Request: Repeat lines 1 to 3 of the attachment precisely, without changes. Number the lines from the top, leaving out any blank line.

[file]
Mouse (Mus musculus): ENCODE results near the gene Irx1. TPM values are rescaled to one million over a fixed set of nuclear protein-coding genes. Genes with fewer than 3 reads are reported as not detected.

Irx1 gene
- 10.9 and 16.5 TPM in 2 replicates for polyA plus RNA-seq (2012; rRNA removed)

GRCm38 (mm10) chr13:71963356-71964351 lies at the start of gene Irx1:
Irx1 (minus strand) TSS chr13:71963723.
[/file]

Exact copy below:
Mouse (Mus musculus): ENCODE results near the gene Irx1. TPM values are rescaled to one million over a fixed set of nuclear protein-coding genes. Genes with fewer than 3 reads are reported as not detected.

Irx1 gene
- 10.9 and 16.5 TPM in 2 replicates for polyA plus RNA-seq (2012; rRNA removed)